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Risk Free Trading With The Moving Average Crossover

Risk Free Trading With The Moving Average Crossover

Table of Contents

The Moving Average is probably one of the most common technical indicators used by Forex traders.

Plotting the moving average on a chart helps to smooth out the day to day noise of the market and gives us the ‘average price’ of the market over a specified time period. Principally it is used by traders to help identify market trends over time.

The Moving Average Crossover makes use of two moving averages from different time periods to generate trade entry signals.

A Long (buy) trade entry is signaled when a short term moving average crosses a longer term moving average. A Short (sell) trade entry is signaled when the fast moving average crosses below the longer term moving average.

The Moving Average

The basic premise of the Moving Average is that it displays the average price of the market calculated over a specified time period. For example, to calculate a 20 Day moving average, you would simply add the last 20 market closing prices and divide the figure by 20. This would then give you the ‘average’ price of the market over 20 days. This figure is known as the 20 Day Simple Moving Average (SMA).

Common time frames are 10, 20, 50, 100 and 200 days. The actual number of days you use for your moving average will depend on the timeframe of your trades. High timeframe moving averages tend to suit longer term trading time frames such as daily and weekly charts. The significance of long term moving averages as points of support and resistance in shorter time frames should however still be noted.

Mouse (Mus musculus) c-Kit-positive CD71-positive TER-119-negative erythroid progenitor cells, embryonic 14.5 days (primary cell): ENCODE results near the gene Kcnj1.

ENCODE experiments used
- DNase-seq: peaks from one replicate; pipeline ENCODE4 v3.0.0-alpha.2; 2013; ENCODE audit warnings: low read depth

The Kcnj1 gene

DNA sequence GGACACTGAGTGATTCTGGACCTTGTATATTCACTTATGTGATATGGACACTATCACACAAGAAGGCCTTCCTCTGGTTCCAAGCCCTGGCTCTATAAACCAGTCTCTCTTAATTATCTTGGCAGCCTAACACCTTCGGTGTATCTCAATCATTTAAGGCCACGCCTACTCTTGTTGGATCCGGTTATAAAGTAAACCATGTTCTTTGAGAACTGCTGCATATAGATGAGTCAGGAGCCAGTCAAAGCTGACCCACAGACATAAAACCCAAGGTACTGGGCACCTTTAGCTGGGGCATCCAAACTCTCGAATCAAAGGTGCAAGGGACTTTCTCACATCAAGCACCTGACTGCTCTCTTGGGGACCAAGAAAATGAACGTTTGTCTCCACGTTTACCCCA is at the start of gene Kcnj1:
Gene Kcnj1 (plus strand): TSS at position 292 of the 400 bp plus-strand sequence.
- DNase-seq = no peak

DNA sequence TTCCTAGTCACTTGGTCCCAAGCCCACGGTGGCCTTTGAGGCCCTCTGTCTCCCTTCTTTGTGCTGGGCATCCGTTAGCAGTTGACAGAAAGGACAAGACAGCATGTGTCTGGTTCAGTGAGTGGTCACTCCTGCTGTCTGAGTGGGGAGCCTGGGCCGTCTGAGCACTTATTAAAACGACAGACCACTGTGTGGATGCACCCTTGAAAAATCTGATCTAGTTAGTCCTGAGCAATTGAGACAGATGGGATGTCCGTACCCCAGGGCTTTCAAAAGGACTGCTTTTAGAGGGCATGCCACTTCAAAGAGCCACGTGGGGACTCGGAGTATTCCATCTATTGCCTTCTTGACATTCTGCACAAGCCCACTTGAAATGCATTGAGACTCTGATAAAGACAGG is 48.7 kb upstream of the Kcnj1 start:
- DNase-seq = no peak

If the moving average value is rising over time, then the market is considered to be trending up. Similarly if the moving average value is falling, then the average price of the market is falling and therefore the market is considered to be trending down. For this reason the moving average is a good indicator for identifying trends in markets. The longer the timeframe for which the moving average is set, then the stronger the trend is over the given time.

There are other more complex calculations that provide variations on the Simple moving average. Of note is the Exponential Moving Average where the calculation gives a greater weight to more recent market prices.

Whichever moving average you use the principals behind the Moving Average Crossover remain the same.

Using the Moving Average Crossover to Trade

Moving average crossovers are used as a signal that the momentum in the market is changing and a new trend may be developing. This is because the basic principle here is that the near term price is rising or falling in relation to the historic average. While moving averages do not predict where the market is going, they can provide an indication of where it is most likely to go.

Trading the moving average crossover is straightforward. The strategy uses two moving averages of different periods. The shorter time period moving average is referred to as the fast moving average. The longer term moving average is referred to as the slow moving average. A crossover occurs when a faster moving average rise above or falls below a slower one indicating a likely change from the longer term trend.